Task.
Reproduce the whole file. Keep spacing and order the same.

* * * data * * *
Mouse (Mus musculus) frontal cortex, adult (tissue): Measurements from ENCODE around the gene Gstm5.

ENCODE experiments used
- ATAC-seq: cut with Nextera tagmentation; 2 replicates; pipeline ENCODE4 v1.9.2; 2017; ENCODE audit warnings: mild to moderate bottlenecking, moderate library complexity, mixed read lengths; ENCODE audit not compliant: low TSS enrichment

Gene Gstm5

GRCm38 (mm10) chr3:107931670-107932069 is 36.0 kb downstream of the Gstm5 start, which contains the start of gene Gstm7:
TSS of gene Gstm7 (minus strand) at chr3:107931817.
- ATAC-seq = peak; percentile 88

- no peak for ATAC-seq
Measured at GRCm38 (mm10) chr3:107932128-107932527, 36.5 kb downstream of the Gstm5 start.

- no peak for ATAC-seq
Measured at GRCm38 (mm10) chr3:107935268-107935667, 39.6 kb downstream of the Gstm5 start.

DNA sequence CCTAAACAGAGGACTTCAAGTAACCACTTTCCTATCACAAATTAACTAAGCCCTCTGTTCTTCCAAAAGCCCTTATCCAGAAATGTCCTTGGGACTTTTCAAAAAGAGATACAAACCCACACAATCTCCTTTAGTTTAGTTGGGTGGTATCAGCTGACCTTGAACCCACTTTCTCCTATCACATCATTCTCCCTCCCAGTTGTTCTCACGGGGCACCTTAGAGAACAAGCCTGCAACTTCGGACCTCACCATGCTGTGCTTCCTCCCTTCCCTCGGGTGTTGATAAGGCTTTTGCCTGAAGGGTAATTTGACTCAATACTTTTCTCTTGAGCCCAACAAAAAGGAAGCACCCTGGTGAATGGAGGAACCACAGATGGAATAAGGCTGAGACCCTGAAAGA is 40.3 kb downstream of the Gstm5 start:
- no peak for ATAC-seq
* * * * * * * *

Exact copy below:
Mouse (Mus musculus) frontal cortex, adult (tissue): Measurements from ENCODE around the gene Gstm5.

ENCODE experiments used
- ATAC-seq: cut with Nextera tagmentation; 2 replicates; pipeline ENCODE4 v1.9.2; 2017; ENCODE audit warnings: mild to moderate bottlenecking, moderate library complexity, mixed read lengths; ENCODE audit not compliant: low TSS enrichment

Gene Gstm5

GRCm38 (mm10) chr3:107931670-107932069 is 36.0 kb downstream of the Gstm5 start, which contains the start of gene Gstm7:
TSS of gene Gstm7 (minus strand) at chr3:107931817.
- ATAC-seq = peak; percentile 88

- no peak for ATAC-seq
Measured at GRCm38 (mm10) chr3:107932128-107932527, 36.5 kb downstream of the Gstm5 start.

- no peak for ATAC-seq
Measured at GRCm38 (mm10) chr3:107935268-107935667, 39.6 kb downstream of the Gstm5 start.

DNA sequence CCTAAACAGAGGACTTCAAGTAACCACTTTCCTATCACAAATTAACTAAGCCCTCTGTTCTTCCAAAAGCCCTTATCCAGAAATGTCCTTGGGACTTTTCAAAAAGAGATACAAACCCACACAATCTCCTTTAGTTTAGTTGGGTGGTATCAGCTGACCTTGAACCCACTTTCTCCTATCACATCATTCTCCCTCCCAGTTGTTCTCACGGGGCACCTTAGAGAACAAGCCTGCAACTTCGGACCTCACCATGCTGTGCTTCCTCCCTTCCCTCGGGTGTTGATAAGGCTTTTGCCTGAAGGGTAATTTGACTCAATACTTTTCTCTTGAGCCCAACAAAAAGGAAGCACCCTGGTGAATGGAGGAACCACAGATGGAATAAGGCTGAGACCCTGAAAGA is 40.3 kb downstream of the Gstm5 start:
- no peak for ATAC-seq